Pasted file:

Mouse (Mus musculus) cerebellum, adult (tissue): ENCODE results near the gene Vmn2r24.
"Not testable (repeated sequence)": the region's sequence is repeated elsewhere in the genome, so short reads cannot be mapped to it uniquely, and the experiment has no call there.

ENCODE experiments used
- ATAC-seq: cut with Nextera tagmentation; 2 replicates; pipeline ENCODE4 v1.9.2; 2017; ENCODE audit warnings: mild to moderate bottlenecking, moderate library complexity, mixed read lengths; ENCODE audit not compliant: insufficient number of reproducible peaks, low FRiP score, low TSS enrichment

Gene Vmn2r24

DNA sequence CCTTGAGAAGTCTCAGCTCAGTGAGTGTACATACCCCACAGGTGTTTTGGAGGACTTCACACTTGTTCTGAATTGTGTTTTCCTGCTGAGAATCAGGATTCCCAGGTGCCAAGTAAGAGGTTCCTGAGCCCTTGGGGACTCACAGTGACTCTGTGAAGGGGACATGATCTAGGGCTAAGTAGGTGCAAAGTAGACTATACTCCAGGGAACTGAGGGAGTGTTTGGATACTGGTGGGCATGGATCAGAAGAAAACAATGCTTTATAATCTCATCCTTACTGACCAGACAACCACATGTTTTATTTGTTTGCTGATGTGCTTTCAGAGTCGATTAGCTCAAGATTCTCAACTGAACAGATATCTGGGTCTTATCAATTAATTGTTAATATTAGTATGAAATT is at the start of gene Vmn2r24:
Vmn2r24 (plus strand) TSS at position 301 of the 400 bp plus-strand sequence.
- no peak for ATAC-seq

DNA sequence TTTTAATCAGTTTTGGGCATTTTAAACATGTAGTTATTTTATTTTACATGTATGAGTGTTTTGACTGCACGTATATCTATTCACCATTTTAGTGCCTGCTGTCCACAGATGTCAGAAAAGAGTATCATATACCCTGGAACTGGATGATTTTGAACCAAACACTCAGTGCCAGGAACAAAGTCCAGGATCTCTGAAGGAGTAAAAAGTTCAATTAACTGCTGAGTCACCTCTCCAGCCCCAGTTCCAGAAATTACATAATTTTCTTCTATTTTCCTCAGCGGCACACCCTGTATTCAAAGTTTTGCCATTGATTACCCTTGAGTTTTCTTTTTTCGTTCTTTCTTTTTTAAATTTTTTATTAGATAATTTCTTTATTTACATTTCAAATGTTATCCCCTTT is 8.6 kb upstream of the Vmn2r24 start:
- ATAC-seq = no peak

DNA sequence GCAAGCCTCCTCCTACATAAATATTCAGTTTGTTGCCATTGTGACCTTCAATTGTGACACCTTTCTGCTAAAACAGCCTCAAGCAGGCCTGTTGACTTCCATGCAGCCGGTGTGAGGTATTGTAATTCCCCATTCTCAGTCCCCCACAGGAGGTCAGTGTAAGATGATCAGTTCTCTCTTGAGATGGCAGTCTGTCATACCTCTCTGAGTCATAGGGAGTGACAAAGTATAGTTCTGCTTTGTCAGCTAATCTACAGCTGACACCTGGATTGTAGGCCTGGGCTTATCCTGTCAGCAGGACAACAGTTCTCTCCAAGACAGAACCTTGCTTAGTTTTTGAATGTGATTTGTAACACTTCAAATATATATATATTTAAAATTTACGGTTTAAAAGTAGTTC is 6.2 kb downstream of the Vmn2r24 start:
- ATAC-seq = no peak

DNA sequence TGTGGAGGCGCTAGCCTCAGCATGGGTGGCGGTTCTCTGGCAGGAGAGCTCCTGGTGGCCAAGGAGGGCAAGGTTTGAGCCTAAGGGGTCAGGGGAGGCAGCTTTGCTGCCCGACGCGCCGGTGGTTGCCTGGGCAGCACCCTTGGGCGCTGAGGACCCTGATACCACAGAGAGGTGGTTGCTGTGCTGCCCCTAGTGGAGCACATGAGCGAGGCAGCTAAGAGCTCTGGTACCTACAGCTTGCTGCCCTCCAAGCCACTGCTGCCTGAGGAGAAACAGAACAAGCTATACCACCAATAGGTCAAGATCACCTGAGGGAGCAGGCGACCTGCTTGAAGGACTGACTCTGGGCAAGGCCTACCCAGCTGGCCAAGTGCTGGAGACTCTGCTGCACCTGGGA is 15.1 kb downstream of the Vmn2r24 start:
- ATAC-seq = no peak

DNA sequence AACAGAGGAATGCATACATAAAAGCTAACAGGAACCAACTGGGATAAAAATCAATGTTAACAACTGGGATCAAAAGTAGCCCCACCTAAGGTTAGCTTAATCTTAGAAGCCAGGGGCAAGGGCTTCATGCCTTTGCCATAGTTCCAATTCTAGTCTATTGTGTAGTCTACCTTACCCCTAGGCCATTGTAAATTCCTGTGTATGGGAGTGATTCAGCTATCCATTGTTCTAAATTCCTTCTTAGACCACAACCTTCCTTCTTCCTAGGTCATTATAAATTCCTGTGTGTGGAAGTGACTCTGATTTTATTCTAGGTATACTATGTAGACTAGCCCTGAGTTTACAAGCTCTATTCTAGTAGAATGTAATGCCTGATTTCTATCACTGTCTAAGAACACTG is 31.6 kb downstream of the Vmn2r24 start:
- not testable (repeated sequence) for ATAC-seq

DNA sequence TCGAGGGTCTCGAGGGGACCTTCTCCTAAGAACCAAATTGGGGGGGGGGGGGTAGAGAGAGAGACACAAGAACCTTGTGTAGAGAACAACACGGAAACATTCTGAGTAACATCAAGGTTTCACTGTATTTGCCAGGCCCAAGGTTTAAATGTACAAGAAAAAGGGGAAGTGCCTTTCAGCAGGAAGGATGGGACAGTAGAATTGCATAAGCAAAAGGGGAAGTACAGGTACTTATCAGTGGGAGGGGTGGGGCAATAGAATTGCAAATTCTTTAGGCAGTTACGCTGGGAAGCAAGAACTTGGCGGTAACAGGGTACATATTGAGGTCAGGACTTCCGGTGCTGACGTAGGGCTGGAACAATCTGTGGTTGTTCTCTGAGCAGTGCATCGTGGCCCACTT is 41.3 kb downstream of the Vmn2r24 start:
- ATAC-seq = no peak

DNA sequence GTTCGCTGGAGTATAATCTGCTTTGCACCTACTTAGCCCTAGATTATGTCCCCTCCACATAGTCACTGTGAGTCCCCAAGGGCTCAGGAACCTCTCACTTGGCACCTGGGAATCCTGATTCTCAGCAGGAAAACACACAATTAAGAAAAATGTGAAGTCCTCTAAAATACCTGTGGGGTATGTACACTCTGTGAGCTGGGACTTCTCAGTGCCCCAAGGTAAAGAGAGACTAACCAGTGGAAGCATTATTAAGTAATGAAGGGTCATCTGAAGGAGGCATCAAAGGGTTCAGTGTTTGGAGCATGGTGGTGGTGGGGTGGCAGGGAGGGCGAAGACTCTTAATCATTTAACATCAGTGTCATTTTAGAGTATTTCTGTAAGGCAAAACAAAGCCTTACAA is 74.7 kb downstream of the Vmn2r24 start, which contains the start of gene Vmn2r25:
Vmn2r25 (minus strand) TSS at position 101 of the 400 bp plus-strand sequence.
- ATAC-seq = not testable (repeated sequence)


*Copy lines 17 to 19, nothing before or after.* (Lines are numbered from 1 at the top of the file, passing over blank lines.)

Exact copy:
DNA sequence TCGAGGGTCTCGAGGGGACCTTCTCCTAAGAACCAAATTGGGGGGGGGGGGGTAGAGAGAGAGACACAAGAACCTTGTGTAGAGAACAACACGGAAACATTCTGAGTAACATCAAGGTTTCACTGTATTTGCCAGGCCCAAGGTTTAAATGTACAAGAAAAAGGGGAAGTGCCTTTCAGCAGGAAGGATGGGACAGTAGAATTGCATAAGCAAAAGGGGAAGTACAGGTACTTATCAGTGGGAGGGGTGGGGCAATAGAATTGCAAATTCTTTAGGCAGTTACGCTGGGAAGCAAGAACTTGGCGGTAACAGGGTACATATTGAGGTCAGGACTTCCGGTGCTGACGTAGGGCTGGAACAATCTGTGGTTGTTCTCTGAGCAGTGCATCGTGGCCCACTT is 41.3 kb downstream of the Vmn2r24 start:
- ATAC-seq = no peak

DNA sequence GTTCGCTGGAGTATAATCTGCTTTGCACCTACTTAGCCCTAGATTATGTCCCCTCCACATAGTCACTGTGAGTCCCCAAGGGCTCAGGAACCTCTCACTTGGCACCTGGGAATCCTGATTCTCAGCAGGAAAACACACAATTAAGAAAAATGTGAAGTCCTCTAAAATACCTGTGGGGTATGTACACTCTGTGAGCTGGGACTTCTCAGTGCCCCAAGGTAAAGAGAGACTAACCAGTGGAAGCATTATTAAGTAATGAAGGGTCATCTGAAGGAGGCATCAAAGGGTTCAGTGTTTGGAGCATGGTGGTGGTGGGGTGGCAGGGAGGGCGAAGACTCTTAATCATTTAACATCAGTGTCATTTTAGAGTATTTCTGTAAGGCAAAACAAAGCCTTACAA is 74.7 kb downstream of the Vmn2r24 start, which contains the start of gene Vmn2r25: